“You know what’s the difference between this side and that side?” said one older man, leaning and pointing across the street. “Wisdom.”
They are a generation that remembers when King came to Memphis, not only to fight for fair wages and equitable treatment of sanitation workers, but also to call for a better quality of life for blacks living in dire poverty.
King was planning the next phase of his human rights trajectory, called the Poor People’s Campaign, to push for legislation to fund an economic bill of rights, to provide $30 billion a year to unpin the trappings of poverty, guarantee a full-time living wage for all, and construct affordable housing to eradicate slums.
But King’s radical call for change fell on deaf ears in Memphis during the 1968 sanitation strike.
“But if a man doesn’t have a job or an income, he has neither life nor liberty nor the possibility for the pursuit of happiness. He merely exists,” King said in one of his final speeches, “Remaining Awake Through a Great Revolution,” at the Washington Cathedral on March 31, 1968, days before he would fatefully return to Memphis.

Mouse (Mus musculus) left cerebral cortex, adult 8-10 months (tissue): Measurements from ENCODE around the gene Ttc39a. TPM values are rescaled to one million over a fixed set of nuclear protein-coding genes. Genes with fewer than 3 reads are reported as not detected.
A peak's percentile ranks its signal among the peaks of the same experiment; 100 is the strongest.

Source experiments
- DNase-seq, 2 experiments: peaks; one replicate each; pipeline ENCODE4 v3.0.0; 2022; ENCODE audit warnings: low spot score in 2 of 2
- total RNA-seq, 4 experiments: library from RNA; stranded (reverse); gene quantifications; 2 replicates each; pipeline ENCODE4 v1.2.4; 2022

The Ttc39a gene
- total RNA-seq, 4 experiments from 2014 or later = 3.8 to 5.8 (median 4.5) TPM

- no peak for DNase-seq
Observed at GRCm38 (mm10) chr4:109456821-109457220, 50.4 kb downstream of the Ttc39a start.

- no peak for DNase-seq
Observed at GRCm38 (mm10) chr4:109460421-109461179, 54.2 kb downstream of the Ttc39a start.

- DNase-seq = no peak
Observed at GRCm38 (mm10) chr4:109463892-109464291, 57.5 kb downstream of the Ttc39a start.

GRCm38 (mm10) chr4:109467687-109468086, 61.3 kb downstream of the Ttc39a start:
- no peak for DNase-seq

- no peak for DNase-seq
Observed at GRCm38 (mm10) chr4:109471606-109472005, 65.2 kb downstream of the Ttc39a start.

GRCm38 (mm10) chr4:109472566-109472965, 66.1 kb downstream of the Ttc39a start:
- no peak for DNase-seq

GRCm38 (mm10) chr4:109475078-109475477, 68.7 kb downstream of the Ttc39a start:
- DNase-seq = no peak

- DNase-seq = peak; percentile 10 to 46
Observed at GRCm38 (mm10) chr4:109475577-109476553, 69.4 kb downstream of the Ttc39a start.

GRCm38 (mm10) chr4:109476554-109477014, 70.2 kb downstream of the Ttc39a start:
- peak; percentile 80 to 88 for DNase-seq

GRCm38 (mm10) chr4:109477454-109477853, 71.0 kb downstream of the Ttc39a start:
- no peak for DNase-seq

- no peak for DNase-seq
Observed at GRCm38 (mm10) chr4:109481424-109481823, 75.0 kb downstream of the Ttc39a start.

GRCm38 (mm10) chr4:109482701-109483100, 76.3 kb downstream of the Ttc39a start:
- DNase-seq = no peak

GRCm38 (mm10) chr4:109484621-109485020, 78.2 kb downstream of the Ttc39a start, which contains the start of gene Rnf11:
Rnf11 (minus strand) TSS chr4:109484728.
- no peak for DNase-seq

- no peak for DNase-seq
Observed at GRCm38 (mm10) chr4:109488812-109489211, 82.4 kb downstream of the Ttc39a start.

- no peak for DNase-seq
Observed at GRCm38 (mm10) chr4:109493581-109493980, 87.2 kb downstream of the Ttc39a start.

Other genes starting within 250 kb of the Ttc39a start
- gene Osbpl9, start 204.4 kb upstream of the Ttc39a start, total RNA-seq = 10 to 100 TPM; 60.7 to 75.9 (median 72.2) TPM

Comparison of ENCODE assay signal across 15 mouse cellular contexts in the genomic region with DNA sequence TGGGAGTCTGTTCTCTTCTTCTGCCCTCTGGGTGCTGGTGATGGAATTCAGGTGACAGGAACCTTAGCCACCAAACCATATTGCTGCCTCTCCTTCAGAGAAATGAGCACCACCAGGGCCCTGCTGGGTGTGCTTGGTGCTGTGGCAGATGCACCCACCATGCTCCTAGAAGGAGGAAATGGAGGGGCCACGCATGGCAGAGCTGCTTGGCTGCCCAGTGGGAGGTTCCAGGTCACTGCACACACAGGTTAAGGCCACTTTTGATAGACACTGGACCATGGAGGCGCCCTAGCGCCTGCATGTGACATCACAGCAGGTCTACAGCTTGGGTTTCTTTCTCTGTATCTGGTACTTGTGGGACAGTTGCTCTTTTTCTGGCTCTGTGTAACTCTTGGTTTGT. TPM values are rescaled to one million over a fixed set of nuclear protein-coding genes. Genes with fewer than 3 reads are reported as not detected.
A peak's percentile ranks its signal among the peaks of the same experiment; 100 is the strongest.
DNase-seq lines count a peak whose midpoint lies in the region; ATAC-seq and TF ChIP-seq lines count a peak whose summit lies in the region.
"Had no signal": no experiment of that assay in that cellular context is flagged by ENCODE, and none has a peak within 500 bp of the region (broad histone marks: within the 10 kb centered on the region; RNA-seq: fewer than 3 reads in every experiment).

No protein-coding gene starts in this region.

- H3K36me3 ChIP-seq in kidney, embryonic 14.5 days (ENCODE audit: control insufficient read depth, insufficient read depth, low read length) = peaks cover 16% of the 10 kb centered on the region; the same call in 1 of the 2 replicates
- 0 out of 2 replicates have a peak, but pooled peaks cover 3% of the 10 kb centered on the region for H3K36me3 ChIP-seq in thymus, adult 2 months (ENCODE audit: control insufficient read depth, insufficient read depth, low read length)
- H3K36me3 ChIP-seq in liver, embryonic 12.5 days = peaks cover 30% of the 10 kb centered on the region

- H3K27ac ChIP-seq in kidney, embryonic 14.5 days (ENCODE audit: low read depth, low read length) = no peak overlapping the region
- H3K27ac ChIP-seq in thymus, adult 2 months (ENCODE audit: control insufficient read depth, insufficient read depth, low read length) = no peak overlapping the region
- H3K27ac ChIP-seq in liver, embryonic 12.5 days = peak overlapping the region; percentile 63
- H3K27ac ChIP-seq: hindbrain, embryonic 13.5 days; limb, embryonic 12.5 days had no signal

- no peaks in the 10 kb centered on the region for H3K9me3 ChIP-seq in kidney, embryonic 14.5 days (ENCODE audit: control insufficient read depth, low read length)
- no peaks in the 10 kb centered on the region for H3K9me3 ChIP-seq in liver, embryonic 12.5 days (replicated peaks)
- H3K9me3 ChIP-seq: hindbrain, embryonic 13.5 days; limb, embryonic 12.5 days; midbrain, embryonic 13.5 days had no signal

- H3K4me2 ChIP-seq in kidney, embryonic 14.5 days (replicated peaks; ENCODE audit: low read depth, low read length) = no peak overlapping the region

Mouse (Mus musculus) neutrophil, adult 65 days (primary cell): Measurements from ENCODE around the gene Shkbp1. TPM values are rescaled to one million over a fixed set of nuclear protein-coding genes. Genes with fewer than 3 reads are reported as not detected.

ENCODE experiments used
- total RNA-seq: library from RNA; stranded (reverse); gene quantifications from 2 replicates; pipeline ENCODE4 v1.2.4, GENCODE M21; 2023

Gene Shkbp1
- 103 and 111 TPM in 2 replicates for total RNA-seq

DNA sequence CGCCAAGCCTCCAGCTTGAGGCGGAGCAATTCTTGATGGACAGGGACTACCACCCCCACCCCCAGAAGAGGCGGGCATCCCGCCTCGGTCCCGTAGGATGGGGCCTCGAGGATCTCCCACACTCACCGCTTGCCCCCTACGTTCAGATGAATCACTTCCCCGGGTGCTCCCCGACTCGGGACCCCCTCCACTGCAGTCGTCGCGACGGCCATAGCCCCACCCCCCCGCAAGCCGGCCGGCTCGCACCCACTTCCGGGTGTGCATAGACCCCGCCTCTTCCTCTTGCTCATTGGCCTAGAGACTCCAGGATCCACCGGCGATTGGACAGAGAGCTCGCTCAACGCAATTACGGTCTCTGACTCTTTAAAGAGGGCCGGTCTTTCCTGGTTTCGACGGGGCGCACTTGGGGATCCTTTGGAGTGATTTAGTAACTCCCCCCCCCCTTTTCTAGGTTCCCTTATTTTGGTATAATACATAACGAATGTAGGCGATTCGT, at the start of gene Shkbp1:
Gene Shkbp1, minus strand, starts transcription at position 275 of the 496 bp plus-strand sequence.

He wanted “to call attention to the gulf between promise and fulfillment; to make the invisible visible.” But in 2018, in the wake of the subprime mortgage crisis that followed the economic breakdown of 2008, Memphis’ impoverished black communities are arguably in even worse conditions than the last two generations. This is not the promise.
South Memphis: a tale of two cities
The men inhabiting the lot have worked much of their lives as electricians, mechanics, farm hands, general laborers.
Many, like Anthony Williams, raised their children in the community. Williams, 60, who lived for 20 years in South Memphis before moving his family, which included eight children, to East Memphis.
Williams was 10 years old when King came to Memphis. He said he would not attend MLK50 events because the key to the anniversary of King’s murder is to embrace the truth of the civil rights leader as a lifestyle.
“It’s all politics….make a big showing. That’s not a good thing. You have to do it from your heart,” he said.
“My Martin Luther King is in here,” Williams said, tapping his chest. “Everything he did, I got it in here.”
“It’s not the white man anymore. We look for things to lean on and fall on,” Williams said. “It’s up to us to get up and do what we need to do…it is within us.”
He speaks with pride of his children. After living in Foote Homes for 15 years with his family, five of his children went to college and none of them were ever incarcerated.
He credited his own ambition to attend trade school at State Tech (now Southwest Tennessee Community College) and complete the electrician program. He said he entered the job market making $40,000 a year.